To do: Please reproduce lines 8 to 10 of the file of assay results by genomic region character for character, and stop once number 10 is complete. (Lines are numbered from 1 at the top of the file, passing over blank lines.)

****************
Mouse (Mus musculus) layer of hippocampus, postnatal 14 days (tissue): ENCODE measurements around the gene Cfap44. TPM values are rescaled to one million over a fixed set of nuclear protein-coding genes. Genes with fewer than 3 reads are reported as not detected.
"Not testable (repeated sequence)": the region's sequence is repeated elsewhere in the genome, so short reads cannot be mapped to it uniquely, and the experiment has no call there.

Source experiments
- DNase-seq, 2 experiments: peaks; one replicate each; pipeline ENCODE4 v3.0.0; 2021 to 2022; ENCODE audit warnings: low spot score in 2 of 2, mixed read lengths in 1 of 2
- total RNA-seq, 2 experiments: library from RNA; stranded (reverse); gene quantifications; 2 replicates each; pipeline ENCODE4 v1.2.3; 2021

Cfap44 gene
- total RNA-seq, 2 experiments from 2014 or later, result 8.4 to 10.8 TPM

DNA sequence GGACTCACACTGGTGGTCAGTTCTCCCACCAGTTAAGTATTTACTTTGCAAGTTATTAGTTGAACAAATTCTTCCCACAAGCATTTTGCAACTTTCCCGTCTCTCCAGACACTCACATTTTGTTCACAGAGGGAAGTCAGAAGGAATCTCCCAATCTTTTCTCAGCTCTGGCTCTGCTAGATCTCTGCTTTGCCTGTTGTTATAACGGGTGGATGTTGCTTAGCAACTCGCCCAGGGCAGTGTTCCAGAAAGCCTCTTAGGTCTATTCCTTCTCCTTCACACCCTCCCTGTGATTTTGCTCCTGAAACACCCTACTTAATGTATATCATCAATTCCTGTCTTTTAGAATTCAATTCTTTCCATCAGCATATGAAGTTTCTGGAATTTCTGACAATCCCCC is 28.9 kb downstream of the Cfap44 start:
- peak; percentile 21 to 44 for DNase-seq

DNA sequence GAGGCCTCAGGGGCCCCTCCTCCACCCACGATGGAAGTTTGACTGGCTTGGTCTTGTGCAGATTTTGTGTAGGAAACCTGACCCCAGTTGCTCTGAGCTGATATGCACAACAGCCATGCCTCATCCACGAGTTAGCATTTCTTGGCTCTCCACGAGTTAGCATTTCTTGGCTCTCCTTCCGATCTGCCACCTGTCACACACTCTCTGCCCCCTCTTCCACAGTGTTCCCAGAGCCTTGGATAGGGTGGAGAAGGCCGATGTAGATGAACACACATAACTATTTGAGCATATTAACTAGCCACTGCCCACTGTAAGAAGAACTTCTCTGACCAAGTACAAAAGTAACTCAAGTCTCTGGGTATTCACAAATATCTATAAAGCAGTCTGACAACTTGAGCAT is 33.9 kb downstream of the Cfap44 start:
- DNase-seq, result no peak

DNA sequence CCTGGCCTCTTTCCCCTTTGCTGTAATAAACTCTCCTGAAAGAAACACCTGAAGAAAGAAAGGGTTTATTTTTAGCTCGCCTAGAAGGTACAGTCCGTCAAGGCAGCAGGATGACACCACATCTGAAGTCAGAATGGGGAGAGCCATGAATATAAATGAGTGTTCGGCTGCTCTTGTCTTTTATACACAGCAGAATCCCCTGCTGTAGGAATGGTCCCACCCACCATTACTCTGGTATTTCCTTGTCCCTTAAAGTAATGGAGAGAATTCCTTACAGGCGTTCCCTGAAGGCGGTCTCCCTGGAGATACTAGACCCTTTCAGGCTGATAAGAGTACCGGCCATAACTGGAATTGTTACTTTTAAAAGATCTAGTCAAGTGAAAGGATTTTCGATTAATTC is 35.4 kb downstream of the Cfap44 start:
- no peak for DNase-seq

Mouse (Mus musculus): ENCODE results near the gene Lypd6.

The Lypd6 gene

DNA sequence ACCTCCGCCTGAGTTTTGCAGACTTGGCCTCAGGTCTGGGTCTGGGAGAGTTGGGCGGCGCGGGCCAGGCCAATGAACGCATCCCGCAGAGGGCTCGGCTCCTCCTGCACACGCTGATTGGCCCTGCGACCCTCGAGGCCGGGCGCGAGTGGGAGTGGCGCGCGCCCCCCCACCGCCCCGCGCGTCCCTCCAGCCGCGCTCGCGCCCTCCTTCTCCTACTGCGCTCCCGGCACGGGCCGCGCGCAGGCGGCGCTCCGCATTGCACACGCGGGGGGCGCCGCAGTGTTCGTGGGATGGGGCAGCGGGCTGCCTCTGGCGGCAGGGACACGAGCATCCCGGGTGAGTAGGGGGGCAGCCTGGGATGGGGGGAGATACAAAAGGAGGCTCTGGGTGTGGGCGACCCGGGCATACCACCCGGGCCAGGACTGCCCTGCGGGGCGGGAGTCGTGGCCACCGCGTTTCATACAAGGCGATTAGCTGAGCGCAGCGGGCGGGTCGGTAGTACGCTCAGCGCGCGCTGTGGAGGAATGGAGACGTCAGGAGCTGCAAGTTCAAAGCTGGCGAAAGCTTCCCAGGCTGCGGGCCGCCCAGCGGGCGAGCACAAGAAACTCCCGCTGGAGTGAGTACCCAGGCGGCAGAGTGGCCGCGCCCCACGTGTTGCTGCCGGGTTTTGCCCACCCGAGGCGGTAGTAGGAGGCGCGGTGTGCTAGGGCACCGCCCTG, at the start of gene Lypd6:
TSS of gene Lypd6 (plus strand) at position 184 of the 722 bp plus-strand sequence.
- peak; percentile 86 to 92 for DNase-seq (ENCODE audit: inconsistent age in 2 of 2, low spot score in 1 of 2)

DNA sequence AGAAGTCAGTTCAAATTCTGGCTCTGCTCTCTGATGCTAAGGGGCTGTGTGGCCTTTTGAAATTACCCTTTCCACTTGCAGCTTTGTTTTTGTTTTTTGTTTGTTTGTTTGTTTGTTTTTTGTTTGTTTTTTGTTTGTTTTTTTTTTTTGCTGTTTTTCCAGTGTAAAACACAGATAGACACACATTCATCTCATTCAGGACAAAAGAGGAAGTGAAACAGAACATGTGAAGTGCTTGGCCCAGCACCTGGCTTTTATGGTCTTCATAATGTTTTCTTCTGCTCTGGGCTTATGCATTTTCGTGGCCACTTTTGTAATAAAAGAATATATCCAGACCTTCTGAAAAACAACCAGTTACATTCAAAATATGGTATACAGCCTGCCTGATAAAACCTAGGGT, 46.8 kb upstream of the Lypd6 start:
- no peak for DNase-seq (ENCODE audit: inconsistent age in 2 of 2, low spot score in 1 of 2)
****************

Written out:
DNA sequence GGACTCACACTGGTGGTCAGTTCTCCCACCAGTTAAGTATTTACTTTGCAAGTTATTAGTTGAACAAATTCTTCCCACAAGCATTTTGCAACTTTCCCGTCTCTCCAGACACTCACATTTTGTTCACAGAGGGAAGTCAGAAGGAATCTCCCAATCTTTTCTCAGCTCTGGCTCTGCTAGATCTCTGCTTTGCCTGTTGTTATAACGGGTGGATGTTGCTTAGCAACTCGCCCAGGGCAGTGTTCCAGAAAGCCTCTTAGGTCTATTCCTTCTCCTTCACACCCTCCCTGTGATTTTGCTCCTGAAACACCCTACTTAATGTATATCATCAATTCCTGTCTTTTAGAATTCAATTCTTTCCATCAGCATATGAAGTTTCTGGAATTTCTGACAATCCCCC is 28.9 kb downstream of the Cfap44 start:
- peak; percentile 21 to 44 for DNase-seq

DNA sequence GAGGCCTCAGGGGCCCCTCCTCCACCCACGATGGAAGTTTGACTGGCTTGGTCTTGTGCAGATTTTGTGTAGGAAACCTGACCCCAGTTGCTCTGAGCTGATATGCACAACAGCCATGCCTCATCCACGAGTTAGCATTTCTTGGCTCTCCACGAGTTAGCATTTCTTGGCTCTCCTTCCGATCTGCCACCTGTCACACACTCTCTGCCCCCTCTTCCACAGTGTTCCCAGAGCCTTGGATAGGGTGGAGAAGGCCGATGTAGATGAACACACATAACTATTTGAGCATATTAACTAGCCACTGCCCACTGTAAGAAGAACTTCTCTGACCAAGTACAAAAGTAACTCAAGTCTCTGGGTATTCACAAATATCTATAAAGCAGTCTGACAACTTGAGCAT is 33.9 kb downstream of the Cfap44 start: